WASHINGTON — In a step that officials said would save lives, the Obama administration on Friday announced new air quality standards intended to reduce the amount of soot that can be released into the air.
Environmental groups and public health advocates welcomed the move by the Environmental Protection Agency, saying it would protect millions of Americans at risk for soot-related asthma attacks, lung cancer, heart disease and premature death.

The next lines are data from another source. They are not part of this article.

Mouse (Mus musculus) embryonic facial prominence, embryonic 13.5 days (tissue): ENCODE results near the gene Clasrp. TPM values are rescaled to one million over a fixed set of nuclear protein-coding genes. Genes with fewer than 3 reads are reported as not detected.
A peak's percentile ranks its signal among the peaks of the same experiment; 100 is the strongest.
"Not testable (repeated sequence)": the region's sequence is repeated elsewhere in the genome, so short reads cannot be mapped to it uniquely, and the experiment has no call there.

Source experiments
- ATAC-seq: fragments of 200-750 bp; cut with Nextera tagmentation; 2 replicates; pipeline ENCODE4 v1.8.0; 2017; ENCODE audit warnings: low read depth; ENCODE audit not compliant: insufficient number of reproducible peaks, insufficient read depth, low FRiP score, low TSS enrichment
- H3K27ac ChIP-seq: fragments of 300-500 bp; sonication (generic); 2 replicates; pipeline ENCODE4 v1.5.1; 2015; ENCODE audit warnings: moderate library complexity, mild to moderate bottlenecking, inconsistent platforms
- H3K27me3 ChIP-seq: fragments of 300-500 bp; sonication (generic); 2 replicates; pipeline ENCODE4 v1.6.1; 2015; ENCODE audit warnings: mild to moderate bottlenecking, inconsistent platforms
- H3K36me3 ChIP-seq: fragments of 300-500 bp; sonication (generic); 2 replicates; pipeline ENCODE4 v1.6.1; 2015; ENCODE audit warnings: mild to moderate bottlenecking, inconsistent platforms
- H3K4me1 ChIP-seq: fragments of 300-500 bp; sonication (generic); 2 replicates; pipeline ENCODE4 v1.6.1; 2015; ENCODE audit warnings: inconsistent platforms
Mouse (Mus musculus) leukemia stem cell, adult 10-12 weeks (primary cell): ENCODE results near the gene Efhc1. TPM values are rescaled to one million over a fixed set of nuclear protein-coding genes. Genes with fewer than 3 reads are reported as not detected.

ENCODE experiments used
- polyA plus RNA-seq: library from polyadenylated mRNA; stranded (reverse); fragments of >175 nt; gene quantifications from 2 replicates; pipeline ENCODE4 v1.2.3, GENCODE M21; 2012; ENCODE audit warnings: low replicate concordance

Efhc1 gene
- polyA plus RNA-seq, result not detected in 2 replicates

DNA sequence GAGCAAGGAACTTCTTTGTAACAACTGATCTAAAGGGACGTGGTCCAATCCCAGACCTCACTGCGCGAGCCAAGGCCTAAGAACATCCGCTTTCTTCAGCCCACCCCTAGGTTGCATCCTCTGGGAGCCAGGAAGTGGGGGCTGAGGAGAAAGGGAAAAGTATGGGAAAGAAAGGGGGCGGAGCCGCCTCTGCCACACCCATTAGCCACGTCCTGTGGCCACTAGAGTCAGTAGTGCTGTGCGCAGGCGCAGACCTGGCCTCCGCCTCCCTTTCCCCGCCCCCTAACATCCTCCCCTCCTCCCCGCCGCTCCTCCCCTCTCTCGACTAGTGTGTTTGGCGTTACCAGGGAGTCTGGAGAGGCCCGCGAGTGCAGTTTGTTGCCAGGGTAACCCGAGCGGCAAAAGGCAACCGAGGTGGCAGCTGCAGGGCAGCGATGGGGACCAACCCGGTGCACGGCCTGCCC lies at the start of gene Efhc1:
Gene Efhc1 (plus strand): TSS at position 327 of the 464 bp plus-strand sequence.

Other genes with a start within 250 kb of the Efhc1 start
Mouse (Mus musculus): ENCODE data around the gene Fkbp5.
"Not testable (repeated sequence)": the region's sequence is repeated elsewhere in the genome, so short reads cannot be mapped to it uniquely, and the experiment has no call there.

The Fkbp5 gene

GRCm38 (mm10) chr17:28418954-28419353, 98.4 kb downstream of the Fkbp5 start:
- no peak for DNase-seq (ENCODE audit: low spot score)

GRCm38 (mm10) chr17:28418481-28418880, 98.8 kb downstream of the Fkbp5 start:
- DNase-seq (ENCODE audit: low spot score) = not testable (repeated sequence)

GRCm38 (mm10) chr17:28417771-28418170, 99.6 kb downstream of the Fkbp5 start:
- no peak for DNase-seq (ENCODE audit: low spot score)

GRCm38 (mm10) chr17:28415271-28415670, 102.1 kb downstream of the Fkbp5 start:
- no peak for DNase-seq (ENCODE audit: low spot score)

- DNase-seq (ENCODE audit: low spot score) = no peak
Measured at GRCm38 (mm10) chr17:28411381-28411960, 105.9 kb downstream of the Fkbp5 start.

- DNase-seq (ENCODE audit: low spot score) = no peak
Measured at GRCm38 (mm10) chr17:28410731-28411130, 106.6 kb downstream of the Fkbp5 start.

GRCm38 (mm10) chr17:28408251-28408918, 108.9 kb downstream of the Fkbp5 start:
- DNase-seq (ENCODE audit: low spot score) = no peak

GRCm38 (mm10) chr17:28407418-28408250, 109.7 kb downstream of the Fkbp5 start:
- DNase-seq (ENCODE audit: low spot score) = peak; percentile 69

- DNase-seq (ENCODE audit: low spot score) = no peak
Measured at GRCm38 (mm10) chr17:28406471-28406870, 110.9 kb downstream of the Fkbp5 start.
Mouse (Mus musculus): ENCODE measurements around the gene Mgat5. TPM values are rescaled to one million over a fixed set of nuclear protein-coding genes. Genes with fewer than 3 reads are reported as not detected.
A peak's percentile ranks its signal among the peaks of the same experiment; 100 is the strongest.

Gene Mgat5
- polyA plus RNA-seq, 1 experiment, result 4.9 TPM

But congressional Republicans and industry officials called the proposal overly strict and said it could hurt economic growth and cause job losses in areas where pollution levels are determined to be too high.
Perhaps wary of the rule’s political risk, the administration had sought to delay the new soot standards until after the November elections. But a federal judge ordered officials to act sooner after 11 states filed a lawsuit seeking a decision this year.